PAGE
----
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Quentin Associates, LLC, presented township supervisors Tuesday with its development plan for the entire tract of the former Quentin Riding Club at state routes 72 and 419.

Quentin Associates is requesting a conditional use permit in order to develop the 46.2-acre tract with a mix of uses such as residential and commercial. The township zoning ordinance requires supervisors approve a conditional use permit when mixed-use developments are proposed. The mixed-use overlay district was created to ‘encourage creative development and extend the mix of uses and development patterns found in the village of Quentin,’ according to the zoning ordinance.

After testimony by several witnesses, the hearing was continued to Tuesday, May 21, at 6 p.m. in the township building.

As presented, the site is divided into nine lots, four of which have confirmed uses. Those are age-restricted apartments (Lot A), a Wawa gas station and convenience store (Lot E), an equine therapy facility (Lot H) and single-family dwellings (Lot I). Six of the residential lots are in the township while the other three are in Cornwall Borough.

Possible uses for lots B, C, D, F and G that are permitted for the mixed-use district were identified in order to project traffic impacts, but they are speculative, said Mark Hackenberg, RGS Associates, project engineer. Among those uses were medical office/professional buildings, a car wash and fast food drive thru.

Three of the proposed uses were approved for special exceptions by the township zoning hearing board as required by the zoning ordinance. Those were the age-restricted apartments, Wawa gas station and equine therapy facility.

Representatives from each of those provided testimony about the proposed uses. Michael Stiegel, real estate project engineer with Wawa, said the store will have between 30-40 full- and part-time employees. He confirmed that overnight parking would not be permitted and that gasoline pumps have safety features to prevent spillage and leaks.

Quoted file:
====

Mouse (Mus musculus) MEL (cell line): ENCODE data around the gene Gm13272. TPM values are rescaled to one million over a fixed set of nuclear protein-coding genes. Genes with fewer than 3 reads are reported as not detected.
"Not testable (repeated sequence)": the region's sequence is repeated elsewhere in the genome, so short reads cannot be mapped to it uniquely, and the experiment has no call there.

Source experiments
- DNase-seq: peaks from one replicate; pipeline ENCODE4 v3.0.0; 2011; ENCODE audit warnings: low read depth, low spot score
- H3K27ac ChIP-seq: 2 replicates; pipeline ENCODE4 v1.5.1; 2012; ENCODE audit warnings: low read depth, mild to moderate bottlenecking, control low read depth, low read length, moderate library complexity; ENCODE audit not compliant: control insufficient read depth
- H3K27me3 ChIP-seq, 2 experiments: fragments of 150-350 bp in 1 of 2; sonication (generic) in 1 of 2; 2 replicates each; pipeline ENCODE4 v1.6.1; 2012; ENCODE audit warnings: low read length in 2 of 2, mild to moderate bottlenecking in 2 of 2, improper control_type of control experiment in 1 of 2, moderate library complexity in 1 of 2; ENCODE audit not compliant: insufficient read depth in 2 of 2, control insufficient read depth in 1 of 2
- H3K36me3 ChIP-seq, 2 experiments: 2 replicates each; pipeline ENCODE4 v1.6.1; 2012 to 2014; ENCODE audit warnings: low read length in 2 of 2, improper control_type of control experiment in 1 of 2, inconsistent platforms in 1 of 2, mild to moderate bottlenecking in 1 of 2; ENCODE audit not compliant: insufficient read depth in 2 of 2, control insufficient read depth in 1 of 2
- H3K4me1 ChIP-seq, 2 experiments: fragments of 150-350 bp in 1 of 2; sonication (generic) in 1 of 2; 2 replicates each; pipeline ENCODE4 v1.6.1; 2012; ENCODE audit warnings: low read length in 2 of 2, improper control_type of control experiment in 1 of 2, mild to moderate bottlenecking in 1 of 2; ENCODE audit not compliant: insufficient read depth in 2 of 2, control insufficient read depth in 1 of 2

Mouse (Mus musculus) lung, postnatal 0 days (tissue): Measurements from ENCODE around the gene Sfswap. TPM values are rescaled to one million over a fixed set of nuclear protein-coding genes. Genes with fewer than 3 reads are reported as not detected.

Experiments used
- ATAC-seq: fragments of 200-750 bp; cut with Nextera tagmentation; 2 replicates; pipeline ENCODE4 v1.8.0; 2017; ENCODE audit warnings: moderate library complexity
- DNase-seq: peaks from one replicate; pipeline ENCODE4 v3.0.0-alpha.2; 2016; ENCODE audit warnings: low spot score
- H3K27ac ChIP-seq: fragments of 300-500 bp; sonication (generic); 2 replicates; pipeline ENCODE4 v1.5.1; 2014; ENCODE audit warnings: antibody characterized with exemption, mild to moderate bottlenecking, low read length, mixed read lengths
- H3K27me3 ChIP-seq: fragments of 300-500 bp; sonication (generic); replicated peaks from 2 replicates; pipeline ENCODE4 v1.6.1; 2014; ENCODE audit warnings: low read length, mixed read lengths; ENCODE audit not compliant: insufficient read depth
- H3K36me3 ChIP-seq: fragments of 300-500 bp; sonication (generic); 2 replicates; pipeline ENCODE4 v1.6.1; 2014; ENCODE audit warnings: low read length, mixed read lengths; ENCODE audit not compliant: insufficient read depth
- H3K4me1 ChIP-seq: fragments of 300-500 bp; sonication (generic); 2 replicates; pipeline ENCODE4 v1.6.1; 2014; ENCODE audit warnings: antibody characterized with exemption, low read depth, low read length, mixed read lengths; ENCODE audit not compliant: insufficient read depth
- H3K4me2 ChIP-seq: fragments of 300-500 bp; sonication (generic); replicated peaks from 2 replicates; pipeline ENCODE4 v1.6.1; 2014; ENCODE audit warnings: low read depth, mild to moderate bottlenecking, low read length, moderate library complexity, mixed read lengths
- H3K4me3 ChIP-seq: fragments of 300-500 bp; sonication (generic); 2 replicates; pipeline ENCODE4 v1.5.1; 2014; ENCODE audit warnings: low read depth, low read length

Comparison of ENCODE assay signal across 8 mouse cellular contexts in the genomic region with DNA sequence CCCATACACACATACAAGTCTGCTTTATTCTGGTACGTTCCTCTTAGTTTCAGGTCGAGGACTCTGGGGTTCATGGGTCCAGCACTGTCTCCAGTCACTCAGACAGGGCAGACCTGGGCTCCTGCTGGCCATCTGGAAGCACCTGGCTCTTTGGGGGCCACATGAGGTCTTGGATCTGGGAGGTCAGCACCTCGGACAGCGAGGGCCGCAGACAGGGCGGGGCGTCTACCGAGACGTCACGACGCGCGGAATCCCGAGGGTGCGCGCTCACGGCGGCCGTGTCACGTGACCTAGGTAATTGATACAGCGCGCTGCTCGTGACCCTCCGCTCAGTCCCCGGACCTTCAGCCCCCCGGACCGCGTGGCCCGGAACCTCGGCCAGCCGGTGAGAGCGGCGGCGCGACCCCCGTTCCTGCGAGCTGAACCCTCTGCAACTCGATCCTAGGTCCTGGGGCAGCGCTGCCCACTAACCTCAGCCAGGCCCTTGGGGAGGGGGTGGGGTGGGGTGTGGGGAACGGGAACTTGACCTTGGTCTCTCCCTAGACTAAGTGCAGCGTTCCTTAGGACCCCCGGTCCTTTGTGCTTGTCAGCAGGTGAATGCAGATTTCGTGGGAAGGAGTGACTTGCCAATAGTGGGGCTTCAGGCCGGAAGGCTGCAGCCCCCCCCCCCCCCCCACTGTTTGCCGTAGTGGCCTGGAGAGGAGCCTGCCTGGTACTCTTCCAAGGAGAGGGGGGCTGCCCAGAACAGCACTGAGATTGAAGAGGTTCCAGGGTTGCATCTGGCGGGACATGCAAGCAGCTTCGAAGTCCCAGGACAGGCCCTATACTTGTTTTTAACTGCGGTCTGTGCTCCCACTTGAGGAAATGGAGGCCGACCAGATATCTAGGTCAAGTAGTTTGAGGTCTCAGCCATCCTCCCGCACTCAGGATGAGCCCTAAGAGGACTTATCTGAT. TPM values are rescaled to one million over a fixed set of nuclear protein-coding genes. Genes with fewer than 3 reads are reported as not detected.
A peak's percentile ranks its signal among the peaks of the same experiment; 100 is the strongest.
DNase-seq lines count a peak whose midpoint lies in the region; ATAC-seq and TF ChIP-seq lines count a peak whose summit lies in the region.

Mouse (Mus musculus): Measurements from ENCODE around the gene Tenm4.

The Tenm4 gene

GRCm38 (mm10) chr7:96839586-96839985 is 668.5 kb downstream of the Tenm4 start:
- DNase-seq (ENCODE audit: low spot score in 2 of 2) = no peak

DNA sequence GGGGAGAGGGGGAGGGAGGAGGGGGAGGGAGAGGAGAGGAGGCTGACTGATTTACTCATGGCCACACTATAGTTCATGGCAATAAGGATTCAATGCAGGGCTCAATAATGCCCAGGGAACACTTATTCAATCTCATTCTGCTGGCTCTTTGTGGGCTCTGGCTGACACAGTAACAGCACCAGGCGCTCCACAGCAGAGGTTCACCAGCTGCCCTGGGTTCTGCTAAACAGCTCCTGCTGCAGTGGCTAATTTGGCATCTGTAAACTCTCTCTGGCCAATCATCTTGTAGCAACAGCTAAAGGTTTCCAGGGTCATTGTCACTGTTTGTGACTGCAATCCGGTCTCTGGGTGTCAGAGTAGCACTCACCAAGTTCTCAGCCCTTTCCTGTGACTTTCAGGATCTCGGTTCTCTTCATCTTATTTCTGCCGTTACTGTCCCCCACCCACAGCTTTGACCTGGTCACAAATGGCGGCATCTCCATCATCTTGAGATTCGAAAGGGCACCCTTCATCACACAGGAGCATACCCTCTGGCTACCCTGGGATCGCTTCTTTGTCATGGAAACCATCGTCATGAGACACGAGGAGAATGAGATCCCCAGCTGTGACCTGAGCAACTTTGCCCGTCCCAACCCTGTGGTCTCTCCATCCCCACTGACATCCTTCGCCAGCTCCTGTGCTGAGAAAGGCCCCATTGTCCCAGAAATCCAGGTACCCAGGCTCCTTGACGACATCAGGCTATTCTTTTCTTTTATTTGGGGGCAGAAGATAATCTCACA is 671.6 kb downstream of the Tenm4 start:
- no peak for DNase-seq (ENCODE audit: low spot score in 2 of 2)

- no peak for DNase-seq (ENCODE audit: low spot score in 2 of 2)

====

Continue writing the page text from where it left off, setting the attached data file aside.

Supervisor Dennis Tulli sought assurances from Landmark Homes that the age-restricted apartments would not be rented to individuals younger than the stipulated 55 years and older. Questions also were asked about number of occupants allowed in the two-bedroom apartments and number of vehicles renters would be permitted to have.

Annual audits to ensure compliance with the age requirement will be performed by the management company Wolf & Kline, said Tyler Eshelman, Landmark Homes.

Quentin Associates’ owner Louie Hurst said the equine therapy facility will be a nonprofit corporation providing services to veterans. Five to six horses will be at the facility with four to six therapy sessions occurring Monday through Friday. A caretaker will live on site in an apartment in the indoor facility.

Hurst told supervisors he intends to restrict the use of the property so that it always operates as an equine therapy facility.

“This is something I want to see continue, and I will do whatever it takes to do that,” Hurst said.

At the May 21 hearing, the developer’s traffic engineer John Schick with Rettew Associates will present testimony about accesses into and out of the site and proposed improvements to deal with traffic impacts.

The West Cornwall Township Building is located at 73 S. Zinns Mill Road, Quentin.

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